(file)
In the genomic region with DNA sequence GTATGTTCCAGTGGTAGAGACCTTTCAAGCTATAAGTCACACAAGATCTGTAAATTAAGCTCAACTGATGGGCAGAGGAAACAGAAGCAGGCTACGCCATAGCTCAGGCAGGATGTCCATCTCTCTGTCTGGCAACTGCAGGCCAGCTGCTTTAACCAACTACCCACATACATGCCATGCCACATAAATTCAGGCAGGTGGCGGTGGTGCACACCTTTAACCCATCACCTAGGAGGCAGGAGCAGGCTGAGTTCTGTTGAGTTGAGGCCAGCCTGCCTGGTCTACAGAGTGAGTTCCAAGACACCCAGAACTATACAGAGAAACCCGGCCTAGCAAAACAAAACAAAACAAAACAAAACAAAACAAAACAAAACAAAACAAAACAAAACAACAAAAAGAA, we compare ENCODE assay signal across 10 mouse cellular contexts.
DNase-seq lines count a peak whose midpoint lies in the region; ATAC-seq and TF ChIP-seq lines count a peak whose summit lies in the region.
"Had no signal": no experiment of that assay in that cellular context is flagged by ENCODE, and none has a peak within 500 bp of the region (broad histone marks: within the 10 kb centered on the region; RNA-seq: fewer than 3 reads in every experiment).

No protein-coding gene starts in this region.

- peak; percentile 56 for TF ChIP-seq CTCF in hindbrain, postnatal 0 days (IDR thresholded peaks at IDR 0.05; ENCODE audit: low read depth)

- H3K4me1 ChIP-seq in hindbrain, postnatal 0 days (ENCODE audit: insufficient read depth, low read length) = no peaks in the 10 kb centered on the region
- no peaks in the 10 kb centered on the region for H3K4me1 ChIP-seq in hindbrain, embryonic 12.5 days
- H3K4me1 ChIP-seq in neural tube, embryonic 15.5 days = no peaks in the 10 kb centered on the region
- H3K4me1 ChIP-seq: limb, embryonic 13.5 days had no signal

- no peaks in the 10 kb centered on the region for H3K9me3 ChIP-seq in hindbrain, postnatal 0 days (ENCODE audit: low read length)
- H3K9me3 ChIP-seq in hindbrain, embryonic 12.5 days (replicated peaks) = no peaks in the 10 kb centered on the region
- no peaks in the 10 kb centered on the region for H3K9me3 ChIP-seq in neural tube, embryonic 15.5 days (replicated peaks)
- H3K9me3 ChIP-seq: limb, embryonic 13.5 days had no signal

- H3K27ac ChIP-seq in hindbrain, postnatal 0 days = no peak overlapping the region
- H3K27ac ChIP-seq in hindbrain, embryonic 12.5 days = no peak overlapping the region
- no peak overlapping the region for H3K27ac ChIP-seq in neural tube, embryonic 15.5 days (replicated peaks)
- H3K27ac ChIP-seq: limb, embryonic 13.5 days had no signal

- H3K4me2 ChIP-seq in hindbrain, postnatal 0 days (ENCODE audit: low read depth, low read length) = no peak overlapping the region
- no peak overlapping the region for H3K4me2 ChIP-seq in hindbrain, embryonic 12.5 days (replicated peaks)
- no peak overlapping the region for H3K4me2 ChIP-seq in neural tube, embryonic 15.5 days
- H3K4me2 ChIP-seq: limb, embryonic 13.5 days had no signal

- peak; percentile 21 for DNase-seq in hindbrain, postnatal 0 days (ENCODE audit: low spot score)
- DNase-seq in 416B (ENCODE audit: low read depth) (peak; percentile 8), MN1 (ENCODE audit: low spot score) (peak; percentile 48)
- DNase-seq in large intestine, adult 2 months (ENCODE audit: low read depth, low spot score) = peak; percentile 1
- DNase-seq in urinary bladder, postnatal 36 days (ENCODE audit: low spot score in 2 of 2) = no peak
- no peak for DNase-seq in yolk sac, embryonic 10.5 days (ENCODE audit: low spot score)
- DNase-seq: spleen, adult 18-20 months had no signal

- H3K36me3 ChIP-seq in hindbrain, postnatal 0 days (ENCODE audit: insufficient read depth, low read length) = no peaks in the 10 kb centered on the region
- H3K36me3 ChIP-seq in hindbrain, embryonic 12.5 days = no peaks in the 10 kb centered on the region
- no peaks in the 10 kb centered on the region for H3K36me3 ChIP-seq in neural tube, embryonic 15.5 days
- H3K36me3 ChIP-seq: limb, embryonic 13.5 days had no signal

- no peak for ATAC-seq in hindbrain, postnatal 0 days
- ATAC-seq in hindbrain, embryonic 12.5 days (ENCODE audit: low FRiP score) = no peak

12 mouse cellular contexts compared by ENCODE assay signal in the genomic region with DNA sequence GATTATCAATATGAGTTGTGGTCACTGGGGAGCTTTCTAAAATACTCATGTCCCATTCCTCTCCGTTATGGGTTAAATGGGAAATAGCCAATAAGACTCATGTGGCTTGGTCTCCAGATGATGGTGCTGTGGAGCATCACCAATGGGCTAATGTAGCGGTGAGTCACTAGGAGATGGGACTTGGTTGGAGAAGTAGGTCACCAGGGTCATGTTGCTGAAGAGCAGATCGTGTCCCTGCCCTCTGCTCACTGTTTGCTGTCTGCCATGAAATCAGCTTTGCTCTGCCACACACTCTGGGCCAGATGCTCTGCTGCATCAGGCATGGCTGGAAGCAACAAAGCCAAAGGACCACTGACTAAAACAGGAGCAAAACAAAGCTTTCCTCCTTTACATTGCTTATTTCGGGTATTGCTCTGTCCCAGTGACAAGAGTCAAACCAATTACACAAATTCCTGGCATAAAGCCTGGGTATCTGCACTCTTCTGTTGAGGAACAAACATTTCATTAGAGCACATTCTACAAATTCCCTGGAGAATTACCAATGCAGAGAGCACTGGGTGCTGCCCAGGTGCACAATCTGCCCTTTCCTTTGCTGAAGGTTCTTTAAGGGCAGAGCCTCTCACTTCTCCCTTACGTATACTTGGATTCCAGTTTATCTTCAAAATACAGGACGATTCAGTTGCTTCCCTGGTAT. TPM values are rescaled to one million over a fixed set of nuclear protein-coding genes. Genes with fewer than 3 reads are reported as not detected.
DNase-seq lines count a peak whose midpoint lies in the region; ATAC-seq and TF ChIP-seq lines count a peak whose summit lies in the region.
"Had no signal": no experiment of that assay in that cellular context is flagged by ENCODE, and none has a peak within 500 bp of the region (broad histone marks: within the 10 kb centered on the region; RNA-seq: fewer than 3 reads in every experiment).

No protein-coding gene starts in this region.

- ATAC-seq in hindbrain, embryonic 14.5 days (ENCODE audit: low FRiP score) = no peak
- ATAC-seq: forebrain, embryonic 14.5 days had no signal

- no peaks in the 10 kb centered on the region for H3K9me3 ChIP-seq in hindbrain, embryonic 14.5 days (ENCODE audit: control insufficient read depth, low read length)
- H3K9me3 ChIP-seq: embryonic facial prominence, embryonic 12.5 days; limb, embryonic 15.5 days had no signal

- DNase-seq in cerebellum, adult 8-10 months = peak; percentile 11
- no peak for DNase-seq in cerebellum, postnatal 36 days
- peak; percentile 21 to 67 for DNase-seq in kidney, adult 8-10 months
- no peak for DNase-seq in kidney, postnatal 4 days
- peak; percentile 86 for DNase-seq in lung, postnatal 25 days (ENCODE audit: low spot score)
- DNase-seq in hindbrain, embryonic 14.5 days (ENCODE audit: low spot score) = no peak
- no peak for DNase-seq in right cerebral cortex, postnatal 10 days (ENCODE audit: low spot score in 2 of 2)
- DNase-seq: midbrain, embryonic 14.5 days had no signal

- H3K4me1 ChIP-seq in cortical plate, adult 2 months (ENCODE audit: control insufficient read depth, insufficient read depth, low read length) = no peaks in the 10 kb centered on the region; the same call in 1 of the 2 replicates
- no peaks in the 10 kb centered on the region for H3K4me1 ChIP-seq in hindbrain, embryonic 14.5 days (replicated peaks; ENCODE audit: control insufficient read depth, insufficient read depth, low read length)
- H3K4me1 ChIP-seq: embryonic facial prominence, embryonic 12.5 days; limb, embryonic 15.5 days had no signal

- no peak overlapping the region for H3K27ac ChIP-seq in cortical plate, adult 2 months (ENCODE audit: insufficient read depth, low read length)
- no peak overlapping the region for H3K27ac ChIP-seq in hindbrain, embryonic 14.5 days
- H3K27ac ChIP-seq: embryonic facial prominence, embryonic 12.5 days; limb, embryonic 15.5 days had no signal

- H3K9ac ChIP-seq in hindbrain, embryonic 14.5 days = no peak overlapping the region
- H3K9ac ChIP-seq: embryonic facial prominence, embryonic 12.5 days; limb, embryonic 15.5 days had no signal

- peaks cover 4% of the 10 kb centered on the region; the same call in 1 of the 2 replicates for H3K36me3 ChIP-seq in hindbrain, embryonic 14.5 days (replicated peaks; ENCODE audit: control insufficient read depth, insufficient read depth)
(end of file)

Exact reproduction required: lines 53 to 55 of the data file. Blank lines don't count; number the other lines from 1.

- no peak overlapping the region for H3K27ac ChIP-seq in cortical plate, adult 2 months (ENCODE audit: insufficient read depth, low read length)
- no peak overlapping the region for H3K27ac ChIP-seq in hindbrain, embryonic 14.5 days
- H3K27ac ChIP-seq: embryonic facial prominence, embryonic 12.5 days; limb, embryonic 15.5 days had no signal